The consultation on measures to extend the ban on exclusivity clauses in employment contracts to cover those earning under the Lower Earnings Limit also closed in February 2021. Currently, exclusivity clauses are only banned from zero hours contracts. The intention of this proposal is to allow low-income workers who are not able to secure the number of hours they would like from their current employer to seek additional work elsewhere.
The government’s response to both these consultations is awaited.
A number of the above changes were expected to be covered by the Employment Bill, which has been awaited for some time. On 23 March 2021, the government confirmed that the Employment Bill will not be introduced in this parliamentary session and the Queen’s Speech delivered on 11 May 2021 made no mention of the Employment Bill. It therefore remains to be seen whether there will be any progress with the Bill in 2022. Among other things the Bill will cover:
One of the most eagerly awaited judgments in 2022 will be the decision in Harpur Trust v Brazel, which was heard by the Supreme Court in November 2021. In this case, which concerns the calculation of holiday pay for atypical workers, the Court of Appeal overturned an employment tribunal’s decision that a term time-only worker should have their annual leave entitlement capped at 12.07% of annualised hours.
The Working Time Regulations 1998 (the Regulations) grant a worker on a permanent contract, engaged for the whole year, an entitlement to 5.6 weeks’ holiday and to be paid a week's pay for each week of holiday, calculated under the formula in the ERA 1996. In this case, this meant that Ms Brazel’s holiday pay worked out as 17.5% of her working pay, giving her an advantage over comparable workers. The Supreme Court’s decision will be awaited with interest by all employers who regularly employ seasonal or part-year workers.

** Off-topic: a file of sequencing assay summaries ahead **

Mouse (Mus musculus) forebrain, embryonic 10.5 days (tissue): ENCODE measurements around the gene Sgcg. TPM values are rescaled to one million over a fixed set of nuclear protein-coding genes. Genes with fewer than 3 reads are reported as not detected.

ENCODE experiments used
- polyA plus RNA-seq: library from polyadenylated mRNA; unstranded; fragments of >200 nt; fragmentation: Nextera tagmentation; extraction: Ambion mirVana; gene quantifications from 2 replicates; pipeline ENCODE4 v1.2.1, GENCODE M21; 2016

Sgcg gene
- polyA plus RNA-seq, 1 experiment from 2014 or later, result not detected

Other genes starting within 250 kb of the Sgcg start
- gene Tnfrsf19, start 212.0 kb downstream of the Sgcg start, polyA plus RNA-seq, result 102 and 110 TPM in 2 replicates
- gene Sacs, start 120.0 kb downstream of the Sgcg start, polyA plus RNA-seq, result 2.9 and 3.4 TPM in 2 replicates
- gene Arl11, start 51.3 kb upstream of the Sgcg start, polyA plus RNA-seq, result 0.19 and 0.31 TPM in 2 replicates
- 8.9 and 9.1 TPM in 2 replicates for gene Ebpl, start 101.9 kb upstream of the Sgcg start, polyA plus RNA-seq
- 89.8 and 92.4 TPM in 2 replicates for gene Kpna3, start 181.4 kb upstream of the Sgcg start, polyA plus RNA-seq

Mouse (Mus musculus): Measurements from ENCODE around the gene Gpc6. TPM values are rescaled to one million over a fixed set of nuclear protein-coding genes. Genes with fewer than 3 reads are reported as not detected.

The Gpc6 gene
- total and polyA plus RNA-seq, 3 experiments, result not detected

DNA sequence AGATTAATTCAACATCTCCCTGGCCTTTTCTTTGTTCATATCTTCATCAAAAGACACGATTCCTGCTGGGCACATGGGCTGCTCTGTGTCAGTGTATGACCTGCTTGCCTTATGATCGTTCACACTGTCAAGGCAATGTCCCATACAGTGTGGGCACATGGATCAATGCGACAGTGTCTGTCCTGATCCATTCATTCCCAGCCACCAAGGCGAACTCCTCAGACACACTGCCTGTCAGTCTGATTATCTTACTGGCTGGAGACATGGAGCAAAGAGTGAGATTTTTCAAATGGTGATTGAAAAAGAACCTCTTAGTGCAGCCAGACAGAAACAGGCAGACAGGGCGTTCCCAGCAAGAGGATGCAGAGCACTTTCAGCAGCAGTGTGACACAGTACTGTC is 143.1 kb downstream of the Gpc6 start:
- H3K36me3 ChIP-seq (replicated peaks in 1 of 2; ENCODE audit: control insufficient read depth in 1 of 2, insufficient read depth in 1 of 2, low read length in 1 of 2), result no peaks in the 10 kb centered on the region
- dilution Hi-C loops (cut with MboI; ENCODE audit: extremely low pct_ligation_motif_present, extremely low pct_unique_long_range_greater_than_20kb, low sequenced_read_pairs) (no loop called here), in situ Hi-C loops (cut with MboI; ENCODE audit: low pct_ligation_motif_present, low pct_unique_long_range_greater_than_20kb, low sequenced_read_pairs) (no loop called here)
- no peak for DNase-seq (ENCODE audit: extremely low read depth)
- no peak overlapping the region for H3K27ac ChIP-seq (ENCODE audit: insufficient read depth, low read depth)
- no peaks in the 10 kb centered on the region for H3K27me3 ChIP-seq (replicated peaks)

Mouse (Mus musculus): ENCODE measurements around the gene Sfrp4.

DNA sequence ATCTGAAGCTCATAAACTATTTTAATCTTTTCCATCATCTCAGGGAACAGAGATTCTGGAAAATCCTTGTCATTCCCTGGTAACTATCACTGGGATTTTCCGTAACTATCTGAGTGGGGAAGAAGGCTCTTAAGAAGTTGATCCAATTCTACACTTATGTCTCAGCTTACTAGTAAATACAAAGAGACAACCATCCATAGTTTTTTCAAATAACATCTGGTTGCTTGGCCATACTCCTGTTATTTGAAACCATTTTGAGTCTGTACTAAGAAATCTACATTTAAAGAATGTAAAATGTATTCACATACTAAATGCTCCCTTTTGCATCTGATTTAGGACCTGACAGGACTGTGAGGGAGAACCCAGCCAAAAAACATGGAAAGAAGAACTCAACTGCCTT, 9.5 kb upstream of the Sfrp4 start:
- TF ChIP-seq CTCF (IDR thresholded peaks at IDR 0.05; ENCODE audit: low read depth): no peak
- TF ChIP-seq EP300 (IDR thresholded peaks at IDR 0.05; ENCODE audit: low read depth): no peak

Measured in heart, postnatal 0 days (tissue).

In another holiday pay case, 2022 will see the handing down of the Court of Appeal’s judgment in Smith v Pimlico Plumbers. This case was one of a long line of high-profile worker status cases, culminating in last year’s Uber judgment.
Here, as Mr Smith won his case that he was a worker and therefore entitled to holiday pay, the issue turned to how much holiday pay he was owed. The Employment Appeal Tribunal (EAT) found that employers are only required to make a payment on termination for unpaid holiday carried over from previous years where the worker has not taken leave. Where, as in Mr Smith’s case, leave had been taken but was unpaid, there is no potential liability in respect of accrued but untaken holiday carried forward from previous years.